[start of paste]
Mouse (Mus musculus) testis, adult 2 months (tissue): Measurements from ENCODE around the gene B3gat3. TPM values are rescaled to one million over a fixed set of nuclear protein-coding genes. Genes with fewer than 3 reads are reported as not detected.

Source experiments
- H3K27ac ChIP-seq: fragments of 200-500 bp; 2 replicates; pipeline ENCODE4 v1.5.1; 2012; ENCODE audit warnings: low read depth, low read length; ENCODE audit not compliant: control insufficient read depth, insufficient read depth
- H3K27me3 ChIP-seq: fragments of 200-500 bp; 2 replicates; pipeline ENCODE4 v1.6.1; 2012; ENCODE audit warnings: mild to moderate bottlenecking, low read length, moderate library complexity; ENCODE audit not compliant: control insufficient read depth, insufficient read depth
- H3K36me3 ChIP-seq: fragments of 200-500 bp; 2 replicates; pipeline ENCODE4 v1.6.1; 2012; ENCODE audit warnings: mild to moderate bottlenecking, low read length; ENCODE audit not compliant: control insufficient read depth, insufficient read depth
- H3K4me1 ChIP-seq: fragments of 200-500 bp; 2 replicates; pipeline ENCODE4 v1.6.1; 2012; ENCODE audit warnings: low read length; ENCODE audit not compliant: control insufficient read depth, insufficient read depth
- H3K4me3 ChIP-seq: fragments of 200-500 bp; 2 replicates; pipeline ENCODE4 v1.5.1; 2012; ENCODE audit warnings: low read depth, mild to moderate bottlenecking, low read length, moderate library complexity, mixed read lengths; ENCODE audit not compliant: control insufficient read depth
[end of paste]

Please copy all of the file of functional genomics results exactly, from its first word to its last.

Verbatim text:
Mouse (Mus musculus) testis, adult 2 months (tissue): Measurements from ENCODE around the gene B3gat3. TPM values are rescaled to one million over a fixed set of nuclear protein-coding genes. Genes with fewer than 3 reads are reported as not detected.

Source experiments
- H3K27ac ChIP-seq: fragments of 200-500 bp; 2 replicates; pipeline ENCODE4 v1.5.1; 2012; ENCODE audit warnings: low read depth, low read length; ENCODE audit not compliant: control insufficient read depth, insufficient read depth
- H3K27me3 ChIP-seq: fragments of 200-500 bp; 2 replicates; pipeline ENCODE4 v1.6.1; 2012; ENCODE audit warnings: mild to moderate bottlenecking, low read length, moderate library complexity; ENCODE audit not compliant: control insufficient read depth, insufficient read depth
- H3K36me3 ChIP-seq: fragments of 200-500 bp; 2 replicates; pipeline ENCODE4 v1.6.1; 2012; ENCODE audit warnings: mild to moderate bottlenecking, low read length; ENCODE audit not compliant: control insufficient read depth, insufficient read depth
- H3K4me1 ChIP-seq: fragments of 200-500 bp; 2 replicates; pipeline ENCODE4 v1.6.1; 2012; ENCODE audit warnings: low read length; ENCODE audit not compliant: control insufficient read depth, insufficient read depth
- H3K4me3 ChIP-seq: fragments of 200-500 bp; 2 replicates; pipeline ENCODE4 v1.5.1; 2012; ENCODE audit warnings: low read depth, mild to moderate bottlenecking, low read length, moderate library complexity, mixed read lengths; ENCODE audit not compliant: control insufficient read depth